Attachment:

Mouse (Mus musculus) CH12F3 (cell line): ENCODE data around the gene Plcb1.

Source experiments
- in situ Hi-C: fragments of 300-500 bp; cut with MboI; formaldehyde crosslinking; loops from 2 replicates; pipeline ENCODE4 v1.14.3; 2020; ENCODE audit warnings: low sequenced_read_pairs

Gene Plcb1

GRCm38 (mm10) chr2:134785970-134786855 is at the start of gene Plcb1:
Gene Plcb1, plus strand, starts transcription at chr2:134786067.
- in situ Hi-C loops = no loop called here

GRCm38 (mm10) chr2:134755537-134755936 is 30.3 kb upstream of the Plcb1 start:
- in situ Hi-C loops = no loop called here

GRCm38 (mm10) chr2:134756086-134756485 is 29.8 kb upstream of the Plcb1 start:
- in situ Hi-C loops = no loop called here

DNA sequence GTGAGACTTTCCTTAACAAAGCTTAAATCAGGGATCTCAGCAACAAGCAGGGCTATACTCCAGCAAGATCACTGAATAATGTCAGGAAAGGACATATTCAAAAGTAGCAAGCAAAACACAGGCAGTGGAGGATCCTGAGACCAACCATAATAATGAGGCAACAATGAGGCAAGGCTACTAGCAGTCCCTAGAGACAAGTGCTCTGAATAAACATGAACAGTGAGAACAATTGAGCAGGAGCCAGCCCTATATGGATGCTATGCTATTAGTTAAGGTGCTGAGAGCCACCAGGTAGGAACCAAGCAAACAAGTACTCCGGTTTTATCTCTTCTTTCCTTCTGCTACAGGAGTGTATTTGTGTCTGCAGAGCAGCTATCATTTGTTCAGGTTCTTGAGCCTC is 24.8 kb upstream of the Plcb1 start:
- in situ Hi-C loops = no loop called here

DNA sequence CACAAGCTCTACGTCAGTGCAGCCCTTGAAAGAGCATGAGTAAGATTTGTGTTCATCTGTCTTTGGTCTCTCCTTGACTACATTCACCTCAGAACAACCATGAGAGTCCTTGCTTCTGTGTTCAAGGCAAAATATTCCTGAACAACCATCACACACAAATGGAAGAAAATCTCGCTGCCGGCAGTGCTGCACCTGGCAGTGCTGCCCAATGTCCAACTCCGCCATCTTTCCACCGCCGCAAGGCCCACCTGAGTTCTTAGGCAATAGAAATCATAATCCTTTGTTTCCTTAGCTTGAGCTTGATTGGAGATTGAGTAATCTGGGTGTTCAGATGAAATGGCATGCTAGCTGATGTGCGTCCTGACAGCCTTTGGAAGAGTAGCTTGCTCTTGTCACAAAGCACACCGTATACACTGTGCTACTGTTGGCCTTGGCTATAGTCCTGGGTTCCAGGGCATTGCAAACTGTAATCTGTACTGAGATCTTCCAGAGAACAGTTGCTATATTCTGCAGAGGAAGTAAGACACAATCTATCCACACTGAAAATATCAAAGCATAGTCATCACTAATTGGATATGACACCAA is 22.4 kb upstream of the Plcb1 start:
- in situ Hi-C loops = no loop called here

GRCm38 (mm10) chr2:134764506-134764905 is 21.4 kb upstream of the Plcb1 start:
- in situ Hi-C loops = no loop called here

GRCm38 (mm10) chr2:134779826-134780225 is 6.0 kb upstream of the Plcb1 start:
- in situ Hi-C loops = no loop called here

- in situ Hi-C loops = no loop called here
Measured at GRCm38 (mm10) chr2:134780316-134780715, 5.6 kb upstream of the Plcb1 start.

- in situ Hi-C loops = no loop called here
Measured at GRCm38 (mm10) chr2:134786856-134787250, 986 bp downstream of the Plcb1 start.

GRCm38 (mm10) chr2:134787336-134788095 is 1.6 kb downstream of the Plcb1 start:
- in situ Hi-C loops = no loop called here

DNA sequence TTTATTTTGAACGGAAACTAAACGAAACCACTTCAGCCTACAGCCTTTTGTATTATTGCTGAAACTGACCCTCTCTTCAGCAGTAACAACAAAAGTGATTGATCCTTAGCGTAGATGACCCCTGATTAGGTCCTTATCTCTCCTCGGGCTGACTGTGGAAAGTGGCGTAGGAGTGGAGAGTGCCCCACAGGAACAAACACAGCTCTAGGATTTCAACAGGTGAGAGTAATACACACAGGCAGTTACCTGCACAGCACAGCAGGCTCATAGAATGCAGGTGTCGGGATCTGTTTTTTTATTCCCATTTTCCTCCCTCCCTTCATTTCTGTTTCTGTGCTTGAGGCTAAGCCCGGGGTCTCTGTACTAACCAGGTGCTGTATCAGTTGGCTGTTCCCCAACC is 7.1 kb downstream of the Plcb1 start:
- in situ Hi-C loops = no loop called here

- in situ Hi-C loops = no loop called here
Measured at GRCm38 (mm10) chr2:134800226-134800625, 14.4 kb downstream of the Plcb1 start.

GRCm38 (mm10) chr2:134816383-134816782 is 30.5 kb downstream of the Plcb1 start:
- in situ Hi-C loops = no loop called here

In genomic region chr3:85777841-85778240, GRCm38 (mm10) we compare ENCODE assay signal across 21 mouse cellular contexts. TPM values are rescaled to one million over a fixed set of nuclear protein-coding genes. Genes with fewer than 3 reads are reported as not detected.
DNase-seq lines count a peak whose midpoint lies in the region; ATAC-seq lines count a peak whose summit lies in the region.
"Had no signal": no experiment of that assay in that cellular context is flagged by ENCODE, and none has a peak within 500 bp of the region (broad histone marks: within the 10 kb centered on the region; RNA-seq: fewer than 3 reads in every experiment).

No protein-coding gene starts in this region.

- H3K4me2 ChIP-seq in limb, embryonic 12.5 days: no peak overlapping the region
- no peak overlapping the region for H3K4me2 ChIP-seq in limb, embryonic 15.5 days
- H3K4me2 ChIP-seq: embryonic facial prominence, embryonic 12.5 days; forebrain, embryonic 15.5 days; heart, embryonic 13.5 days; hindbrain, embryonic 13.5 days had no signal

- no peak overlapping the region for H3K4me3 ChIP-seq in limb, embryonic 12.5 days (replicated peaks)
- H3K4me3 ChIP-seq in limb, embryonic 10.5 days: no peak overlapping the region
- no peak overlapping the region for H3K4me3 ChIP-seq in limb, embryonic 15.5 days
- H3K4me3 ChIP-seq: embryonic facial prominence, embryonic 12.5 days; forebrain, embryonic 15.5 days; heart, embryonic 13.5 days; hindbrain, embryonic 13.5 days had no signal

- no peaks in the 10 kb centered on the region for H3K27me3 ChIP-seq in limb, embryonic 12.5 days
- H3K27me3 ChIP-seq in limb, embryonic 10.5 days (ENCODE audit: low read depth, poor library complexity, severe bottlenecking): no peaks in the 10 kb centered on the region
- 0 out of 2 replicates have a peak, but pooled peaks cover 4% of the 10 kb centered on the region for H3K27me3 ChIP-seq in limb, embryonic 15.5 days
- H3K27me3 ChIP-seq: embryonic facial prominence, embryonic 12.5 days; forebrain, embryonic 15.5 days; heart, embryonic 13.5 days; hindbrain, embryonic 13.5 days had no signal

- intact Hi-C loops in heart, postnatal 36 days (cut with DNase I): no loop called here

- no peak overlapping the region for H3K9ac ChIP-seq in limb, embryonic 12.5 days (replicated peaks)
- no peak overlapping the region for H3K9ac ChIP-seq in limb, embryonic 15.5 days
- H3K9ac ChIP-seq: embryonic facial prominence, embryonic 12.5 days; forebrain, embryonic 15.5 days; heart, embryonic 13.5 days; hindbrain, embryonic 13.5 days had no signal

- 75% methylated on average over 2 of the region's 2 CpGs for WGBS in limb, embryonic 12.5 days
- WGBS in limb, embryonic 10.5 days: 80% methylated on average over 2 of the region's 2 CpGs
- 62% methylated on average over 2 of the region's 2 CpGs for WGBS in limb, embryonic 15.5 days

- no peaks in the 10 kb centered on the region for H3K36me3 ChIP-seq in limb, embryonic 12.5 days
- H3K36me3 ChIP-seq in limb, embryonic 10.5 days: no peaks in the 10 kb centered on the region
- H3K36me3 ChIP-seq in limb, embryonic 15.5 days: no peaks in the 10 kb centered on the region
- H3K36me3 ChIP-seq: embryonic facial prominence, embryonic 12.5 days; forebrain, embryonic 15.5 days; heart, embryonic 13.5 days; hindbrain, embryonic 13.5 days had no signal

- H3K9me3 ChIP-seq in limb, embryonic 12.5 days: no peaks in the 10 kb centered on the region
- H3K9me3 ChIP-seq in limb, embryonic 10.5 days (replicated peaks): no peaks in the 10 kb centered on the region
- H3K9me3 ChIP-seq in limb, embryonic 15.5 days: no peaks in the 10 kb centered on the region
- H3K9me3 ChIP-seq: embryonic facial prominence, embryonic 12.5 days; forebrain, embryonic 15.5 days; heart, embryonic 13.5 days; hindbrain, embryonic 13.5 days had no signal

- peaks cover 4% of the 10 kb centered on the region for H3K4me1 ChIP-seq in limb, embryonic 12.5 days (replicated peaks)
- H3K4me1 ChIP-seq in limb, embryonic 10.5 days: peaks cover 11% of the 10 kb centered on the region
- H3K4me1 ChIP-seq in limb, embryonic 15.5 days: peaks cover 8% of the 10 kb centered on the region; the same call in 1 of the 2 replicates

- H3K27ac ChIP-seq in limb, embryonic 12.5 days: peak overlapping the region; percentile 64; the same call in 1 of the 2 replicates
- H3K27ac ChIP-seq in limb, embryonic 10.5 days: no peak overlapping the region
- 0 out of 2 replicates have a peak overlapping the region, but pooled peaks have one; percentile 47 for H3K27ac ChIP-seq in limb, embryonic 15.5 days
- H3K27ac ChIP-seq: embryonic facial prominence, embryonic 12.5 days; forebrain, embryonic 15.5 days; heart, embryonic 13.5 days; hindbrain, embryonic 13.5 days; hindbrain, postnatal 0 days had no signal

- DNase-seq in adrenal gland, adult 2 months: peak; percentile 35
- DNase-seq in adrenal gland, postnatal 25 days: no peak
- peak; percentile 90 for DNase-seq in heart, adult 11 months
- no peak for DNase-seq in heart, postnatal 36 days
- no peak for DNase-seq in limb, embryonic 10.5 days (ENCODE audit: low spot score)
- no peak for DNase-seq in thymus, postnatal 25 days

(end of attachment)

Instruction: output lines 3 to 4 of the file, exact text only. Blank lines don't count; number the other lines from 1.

- in situ Hi-C: fragments of 300-500 bp; cut with MboI; formaldehyde crosslinking; loops from 2 replicates; pipeline ENCODE4 v1.14.3; 2020; ENCODE audit warnings: low sequenced_read_pairs

Gene Plcb1